As night fell Wednesday and temperatures dipped to freezing, most protesters either had been forcibly removed from the outpost, left of their own volition or were inside the synagogue and one last mobile home, with only a few milling around.
The synagogue was the largest permanent structure in the outpost, and a particularly sensitive site given its religious nature.
Wednesday’s day-long evacuation was marked by only scattered scuffles and some throwing of bricks and other materials as most protesters and settlers showed only passive resistance.
“Whoever is still around is the hard core of lawbreakers who came to create a provocation, and we are preparing to evacuate the synagogue and the home next door,” police spokesperson Lapidot said Thursday morning.
Police said early Thursday they had removed by force some 800 protesters from the hilltop enclave, as they neared the end of the operations.
On Wednesday, 24 police personnel were taken to the hospital with light injuries, mostly from the fighting, but some from hypothermia. Several protesters were also hurt and taken to Jerusalem for medical care.
Thirteen people were arrested for disturbing the peace and obstructing police work on Wednesday, police said.
Videos taken inside at least one home and the synagogue showed police looking on as protesters, some of them chained to furniture, prayed and pleaded to be allowed to stay.
In one, a weeping community leader compared the court-ordered eviction of residents to the biblical story of the sacrifice of Isaac.
There was “great desecration of God’s name” in turning children out of their beds and forcing people to give up their life’s work, he said.
Another video showed a police officer asking the remaining protesters in a house to leave in a respectable manner that honors their community and sets an example.
On Wednesday, two Torah scrolls were seen being removed from the outpost along with a carful of women who had agreed to leave. The women were part of about a dozen families who chose not to resist the eviction notice during the afternoon. However, a police officer remarked that while they were leaving without force, “at this point, no one is leaving here willingly.”
Frank, the outpost rabbi, told Army Radio that he had spent the night at the outpost after being allowed to briefly return to his home. However, no other settlers were seen attempting to return to their former homes, deemed built on private Palestinian land and ordered by Israel’s High Court to be razed by February 8.
Frank called for nonviolent resistance to continue, comparing the eviction operation to a woman being raped.
“One needs to express this protest, like a raped woman needs to cry out,” he said, repeating a comparison made a day earlier by MK Smotrich.
All the homes in the outpost but one were cleared as of midnight on Wednesday.
By Thursday morning, crews were seen entering the outpost to pack up belongings left behind by the settlers ahead of the eventual razing of the homes and other buildings.
The Amona evacuation began Wednesday as unarmed police in blue sweatshirts and black baseball caps made their way up the hill around midday. On the hilltop, hundreds of nationalist youths erected makeshift barricades out of smashed tiles, rusty metal bars and large rocks, as well as burning tires and furniture, to slow their advance.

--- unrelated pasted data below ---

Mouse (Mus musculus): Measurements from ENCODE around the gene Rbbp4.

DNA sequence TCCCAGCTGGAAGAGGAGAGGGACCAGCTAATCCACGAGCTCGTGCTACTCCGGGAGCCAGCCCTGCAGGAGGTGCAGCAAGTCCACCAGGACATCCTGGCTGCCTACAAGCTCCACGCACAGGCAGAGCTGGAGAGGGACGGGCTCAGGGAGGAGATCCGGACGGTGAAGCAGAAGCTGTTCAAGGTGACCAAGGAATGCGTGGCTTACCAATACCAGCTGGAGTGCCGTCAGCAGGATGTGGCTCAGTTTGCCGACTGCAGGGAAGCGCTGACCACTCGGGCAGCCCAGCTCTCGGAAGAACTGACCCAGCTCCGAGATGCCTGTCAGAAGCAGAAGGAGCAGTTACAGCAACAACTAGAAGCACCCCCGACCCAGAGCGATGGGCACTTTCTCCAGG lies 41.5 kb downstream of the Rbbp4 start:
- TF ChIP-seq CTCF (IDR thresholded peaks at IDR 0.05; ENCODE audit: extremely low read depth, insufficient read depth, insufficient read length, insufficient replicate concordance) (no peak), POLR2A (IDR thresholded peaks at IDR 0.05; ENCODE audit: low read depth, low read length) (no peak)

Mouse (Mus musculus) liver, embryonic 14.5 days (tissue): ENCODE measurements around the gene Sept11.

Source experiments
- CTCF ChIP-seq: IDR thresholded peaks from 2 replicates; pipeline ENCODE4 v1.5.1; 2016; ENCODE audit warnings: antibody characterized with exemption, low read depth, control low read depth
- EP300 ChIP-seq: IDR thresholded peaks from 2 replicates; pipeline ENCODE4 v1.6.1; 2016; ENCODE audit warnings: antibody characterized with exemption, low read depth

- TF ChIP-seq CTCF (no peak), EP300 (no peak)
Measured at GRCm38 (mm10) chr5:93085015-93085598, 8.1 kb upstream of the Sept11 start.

Some protesters hurled stones, bottles and bleach at police, but most others resisting the eviction order only passively. However, emotions ran sky-high, with protesters and evacuees yelling at officers or pleading with them to refuse the orders.
One border police officer at the scene Wednesday said he would not take part in the evacuation. He was led away by a colleague as protesters ran alongside, praising him.
“This is a dark day for us, for Zionism, for the state and for the great vision of the Jewish people returning to its homeland,” Avichay Boaron, a spokesman for Amona, told Channel 2 TV.
About 3,000 security personnel were deployed to the operation; about 1,000 people — residents and their supporters — were estimated to be at Amona when the evictions began.
Netanyahu announced Wednesday night that he had ordered the creation of a new settlement to replace Amona, the first official new Israeli community in the West Bank in some 25 years.
The announcement came hours after the High Court shot down an agreement for most of the settlers to move to an adjacent plot of land, after the land’s owner came forward.
The deal, struck last month, staved off an earlier evacuation that had also threatened to be met by violence.
After over a decade of delays and legal wrangling, the High Court ruled in December 2014 that Amona, which lies east of Ramallah, was built on private Palestinian land and must be demolished. Nine homes in the adjacent Ofra settlement were also due to be demolished.
Residents of the neighboring Ofra settlement announced that Thursday would be a “public fast day.”
The fast — a Jewish sign of mourning — is being called “over the destruction of houses and communities in the Land of Israel, a merciless and unjust [High Court] ruling, and the wantonness of elected officials.”
The Associated Press contributed to this report.